Despite the silly title, I think that the Black Widow and the Marvel Girls is probably the best all-around book to introduce the character, because it consists of a collection of short pieces, each covering a different period of her life, one dealing with the ‘Red Room’ where she was brainwashed, one when she had just joined the Avengers and hadn’t earned their trust yet (specifically Wasp’s trust) and so on. It’s also aimed at an all-ages audience (though my 7 year old found it a bit mature for her) and so isn’t quite as gritty and violent as many of the Black Widow stories tend to be.

The Name of the Rose, for instance, I loved – I thought it was a fantastic, dark action story, which really showcased Black Widow as a character, and used her history to great effect (especially the role of Wolverine in her childhood) – but it was so grim and so violent in places, that I did find it a bit of a gruelling read.

Deadly Origin was the book released as a tie-in when Natasha debuted on the big screen in Iron Man II (though as I mentioned before, she wasn’t name-checked as Black Widow, which meant the comic was probably not going to attract as many readers coming from the film as they all hoped) and I liked the way that it used Natasha’s past and present colliding to tell an epic, fun story. She is portrayed throughout as a highly competent, empowered character, who is cool under pressure and capable of mighty, mighty things – exactly what I saw in the character as depicted by Scarlett Johanssen in The Avengers movie. I was less keen on the jokes about her sexual past and the number of current superheroes she’s had relationships with – sure, it’s true, but it’s sure for Tony Stark and a bunch of the men, too.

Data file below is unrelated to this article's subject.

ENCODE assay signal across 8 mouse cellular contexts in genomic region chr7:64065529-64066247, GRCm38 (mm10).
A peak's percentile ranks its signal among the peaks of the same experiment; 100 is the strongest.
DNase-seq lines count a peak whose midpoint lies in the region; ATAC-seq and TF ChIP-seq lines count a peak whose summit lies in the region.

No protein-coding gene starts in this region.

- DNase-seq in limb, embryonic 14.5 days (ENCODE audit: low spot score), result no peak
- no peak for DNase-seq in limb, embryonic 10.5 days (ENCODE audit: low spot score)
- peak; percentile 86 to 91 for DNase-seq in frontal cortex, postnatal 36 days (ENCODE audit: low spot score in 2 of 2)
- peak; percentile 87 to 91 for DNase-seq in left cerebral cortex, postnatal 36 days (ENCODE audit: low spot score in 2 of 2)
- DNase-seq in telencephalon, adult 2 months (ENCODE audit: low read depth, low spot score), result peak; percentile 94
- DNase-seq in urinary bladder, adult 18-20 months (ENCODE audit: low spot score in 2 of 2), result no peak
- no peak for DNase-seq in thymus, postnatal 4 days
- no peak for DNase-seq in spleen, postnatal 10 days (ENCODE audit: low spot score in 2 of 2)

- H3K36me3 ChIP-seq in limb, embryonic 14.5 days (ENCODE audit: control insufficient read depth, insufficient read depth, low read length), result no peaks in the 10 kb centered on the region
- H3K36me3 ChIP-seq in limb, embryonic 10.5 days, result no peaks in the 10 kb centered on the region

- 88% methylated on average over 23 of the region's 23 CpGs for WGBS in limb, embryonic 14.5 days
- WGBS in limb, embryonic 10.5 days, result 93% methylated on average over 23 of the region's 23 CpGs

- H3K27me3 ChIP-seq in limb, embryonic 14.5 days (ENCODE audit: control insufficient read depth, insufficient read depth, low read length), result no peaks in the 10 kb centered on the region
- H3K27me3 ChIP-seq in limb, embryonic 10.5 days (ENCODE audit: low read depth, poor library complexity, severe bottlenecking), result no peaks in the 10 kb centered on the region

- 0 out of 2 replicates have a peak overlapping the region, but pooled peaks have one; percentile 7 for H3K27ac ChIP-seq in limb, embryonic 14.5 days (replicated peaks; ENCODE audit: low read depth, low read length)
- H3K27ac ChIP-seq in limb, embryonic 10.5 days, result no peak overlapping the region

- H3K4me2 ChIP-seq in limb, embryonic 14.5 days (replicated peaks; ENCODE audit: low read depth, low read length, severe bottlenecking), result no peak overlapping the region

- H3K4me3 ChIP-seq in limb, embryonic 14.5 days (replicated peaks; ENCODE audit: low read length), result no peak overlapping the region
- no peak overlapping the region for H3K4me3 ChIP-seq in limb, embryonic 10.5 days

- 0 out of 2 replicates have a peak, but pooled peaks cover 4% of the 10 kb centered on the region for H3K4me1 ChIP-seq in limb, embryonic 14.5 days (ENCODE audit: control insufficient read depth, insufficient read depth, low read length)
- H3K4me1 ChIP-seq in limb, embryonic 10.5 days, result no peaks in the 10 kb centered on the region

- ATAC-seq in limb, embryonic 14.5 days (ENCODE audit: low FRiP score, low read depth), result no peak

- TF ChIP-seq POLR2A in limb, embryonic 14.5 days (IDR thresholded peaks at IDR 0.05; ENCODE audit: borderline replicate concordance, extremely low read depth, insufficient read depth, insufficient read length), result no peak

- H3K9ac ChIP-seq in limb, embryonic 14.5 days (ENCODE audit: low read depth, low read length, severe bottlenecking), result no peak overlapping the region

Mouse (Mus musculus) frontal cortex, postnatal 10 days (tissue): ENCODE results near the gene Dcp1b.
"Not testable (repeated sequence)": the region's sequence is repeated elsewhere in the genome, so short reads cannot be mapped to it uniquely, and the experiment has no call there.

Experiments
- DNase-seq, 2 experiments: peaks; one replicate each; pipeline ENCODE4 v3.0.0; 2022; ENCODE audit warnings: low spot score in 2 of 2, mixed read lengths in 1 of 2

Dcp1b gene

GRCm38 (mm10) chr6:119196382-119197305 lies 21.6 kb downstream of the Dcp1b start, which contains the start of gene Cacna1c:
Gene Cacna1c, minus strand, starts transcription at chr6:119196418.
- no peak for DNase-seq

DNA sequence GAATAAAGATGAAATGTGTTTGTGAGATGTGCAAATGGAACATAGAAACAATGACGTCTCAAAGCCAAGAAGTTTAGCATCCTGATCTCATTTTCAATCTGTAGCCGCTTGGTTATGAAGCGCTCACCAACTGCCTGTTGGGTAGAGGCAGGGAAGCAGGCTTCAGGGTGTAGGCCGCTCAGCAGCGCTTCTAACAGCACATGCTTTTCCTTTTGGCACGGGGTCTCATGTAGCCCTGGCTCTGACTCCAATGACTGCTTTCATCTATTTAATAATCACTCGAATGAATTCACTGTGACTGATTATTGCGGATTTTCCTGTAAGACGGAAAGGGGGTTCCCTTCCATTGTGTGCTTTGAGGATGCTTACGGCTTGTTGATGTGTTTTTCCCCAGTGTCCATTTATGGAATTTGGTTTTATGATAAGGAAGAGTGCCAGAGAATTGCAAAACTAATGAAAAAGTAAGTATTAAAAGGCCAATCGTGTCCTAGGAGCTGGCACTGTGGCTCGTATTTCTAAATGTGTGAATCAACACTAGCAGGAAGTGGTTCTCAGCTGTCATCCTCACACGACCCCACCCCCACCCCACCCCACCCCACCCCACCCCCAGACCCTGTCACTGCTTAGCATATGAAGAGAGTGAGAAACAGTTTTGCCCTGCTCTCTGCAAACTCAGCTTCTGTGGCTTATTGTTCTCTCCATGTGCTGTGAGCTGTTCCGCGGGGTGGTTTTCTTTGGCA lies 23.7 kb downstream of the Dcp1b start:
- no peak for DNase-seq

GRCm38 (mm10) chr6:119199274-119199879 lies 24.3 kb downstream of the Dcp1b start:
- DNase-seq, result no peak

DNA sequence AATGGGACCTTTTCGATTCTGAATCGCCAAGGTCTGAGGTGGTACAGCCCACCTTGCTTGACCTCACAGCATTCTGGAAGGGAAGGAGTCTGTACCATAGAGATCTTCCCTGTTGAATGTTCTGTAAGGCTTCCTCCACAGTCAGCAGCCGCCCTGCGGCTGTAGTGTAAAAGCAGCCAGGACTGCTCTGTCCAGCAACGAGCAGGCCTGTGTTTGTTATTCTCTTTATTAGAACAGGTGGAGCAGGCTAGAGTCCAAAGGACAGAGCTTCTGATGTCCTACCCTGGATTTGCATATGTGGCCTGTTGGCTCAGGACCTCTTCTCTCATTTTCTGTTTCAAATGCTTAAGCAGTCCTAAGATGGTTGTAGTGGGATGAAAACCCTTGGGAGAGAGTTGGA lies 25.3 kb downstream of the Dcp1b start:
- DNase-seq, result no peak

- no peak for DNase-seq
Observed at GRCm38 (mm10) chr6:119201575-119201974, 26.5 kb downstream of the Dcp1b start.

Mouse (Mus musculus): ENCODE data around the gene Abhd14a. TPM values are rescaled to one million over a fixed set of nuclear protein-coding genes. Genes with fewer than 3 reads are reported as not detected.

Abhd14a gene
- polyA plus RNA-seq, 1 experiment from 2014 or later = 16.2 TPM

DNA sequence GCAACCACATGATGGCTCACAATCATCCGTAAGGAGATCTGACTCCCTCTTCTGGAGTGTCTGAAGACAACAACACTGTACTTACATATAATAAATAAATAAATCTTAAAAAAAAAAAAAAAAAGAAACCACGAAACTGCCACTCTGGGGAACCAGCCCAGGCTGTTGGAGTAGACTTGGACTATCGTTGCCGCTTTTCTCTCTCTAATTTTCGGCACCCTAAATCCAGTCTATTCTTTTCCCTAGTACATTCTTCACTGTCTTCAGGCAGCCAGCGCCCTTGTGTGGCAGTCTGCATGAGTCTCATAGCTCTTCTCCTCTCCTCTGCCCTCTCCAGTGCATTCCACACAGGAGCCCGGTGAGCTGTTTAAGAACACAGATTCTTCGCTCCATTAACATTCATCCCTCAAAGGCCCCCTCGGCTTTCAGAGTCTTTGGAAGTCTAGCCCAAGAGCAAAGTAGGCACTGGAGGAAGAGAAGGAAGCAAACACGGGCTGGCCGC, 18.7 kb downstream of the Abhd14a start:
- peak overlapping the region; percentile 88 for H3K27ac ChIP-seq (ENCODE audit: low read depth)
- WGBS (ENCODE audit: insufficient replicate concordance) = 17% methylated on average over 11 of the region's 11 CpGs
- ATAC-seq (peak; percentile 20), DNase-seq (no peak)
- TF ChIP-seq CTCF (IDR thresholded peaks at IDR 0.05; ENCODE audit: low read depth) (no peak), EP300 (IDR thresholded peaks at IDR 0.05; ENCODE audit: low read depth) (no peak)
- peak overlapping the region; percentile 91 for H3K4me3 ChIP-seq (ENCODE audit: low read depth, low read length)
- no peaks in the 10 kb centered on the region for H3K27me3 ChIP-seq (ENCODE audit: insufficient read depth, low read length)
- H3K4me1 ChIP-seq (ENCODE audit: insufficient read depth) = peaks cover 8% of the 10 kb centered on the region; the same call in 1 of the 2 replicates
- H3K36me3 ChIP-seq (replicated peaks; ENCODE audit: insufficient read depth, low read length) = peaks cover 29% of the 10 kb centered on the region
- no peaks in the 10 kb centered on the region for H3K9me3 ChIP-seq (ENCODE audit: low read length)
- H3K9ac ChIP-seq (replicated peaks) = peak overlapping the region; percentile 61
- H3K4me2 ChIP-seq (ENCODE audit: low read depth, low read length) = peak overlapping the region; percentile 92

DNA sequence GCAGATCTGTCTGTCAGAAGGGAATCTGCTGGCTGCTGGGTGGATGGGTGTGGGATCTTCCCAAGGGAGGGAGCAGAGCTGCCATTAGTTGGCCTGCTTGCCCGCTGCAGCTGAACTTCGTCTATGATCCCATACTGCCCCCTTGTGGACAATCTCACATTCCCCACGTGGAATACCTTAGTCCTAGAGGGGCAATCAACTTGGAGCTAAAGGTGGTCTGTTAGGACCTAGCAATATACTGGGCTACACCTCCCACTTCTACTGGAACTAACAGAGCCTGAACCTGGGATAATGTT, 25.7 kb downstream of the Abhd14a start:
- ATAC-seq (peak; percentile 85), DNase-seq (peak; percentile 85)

yes, she used to be brunette!

Having read several versions of Black Widow, while I appreciate the use of her complex history and backstory to inform her current character, it’s often this history which makes me roll my eyes about the treatment of women in comics. This is the the big trouble with characters who have been around a long time – especially in the Marvel Universe, which never reboots and thus keeps almost every element of past stories – is that they take on legacies of earlier eras. So even characters that are being written brilliantly now have problematic aspects in their history, or issues that come out of that history being compressed. I do think it’s a bit rich for the Marvel Universe to be openly joking about the sexual histories of Black Widow when Tony Stark is around (or, let’s face it, Peter Parker, who has probably got as many notches on his bedpost as Black Widow over the last 30 years). And I’d much prefer Natasha to be facing foes who are motivated by more than being cranky that she never got around to sleeping with them.

I tend to prefer the stories that focus on Natasha’s practical abilities as a spy, agent and/or assassin rather than those which feel the need to emphasise her feminine wiles, and the seduction-and-death aspect of her backstory.